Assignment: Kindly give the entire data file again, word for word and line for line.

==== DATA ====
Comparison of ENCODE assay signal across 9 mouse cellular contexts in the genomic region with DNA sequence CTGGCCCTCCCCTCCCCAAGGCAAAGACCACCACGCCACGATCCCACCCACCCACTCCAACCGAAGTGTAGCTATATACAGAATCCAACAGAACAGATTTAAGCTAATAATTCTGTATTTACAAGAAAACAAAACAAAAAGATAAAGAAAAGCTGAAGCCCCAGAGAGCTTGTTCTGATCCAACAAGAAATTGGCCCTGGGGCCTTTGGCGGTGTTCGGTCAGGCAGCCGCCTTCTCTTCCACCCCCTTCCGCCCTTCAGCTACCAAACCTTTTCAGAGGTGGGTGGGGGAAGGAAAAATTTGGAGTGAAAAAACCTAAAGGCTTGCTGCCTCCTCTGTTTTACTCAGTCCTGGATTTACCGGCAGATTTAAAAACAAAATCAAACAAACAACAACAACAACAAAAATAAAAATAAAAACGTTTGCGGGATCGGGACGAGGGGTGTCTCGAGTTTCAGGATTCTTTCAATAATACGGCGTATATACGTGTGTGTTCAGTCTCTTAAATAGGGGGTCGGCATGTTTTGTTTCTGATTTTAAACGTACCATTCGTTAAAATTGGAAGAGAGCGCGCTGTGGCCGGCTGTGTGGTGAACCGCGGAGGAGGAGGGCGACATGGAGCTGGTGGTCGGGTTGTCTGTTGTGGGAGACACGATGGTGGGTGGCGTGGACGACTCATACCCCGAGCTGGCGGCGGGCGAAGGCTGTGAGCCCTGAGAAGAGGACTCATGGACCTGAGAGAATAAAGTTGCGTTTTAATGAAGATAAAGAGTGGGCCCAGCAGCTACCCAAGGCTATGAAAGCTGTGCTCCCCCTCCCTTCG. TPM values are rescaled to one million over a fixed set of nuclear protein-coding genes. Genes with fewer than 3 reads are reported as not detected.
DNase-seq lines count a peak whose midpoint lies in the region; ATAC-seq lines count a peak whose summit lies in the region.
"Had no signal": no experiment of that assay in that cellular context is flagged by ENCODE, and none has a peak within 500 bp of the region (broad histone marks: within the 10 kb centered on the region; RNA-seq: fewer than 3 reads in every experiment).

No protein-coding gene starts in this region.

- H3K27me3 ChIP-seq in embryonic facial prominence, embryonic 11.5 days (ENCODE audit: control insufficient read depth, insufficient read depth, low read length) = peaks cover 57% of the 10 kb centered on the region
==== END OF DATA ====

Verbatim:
Comparison of ENCODE assay signal across 9 mouse cellular contexts in the genomic region with DNA sequence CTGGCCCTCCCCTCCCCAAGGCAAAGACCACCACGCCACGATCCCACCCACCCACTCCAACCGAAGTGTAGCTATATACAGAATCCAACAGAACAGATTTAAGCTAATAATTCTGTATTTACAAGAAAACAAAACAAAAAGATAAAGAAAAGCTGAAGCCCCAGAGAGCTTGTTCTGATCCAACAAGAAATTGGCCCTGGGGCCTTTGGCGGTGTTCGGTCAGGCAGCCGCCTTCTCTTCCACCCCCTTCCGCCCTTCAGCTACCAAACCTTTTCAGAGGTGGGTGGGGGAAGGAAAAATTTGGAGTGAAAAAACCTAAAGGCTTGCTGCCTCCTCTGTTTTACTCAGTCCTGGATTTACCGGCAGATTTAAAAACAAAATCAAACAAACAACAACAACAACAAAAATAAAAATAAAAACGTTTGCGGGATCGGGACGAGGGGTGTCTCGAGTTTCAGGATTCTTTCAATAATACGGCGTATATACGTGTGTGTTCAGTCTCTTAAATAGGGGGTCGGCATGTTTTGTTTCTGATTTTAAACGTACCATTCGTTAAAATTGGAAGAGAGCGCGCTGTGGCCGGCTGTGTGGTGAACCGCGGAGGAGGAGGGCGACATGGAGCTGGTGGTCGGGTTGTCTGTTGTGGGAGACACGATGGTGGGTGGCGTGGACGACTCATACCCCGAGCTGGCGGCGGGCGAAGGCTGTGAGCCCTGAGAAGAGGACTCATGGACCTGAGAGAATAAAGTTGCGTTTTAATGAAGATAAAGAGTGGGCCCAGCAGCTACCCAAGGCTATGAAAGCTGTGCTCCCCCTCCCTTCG. TPM values are rescaled to one million over a fixed set of nuclear protein-coding genes. Genes with fewer than 3 reads are reported as not detected.
DNase-seq lines count a peak whose midpoint lies in the region; ATAC-seq lines count a peak whose summit lies in the region.
"Had no signal": no experiment of that assay in that cellular context is flagged by ENCODE, and none has a peak within 500 bp of the region (broad histone marks: within the 10 kb centered on the region; RNA-seq: fewer than 3 reads in every experiment).

No protein-coding gene starts in this region.

- H3K27me3 ChIP-seq in embryonic facial prominence, embryonic 11.5 days (ENCODE audit: control insufficient read depth, insufficient read depth, low read length) = peaks cover 57% of the 10 kb centered on the region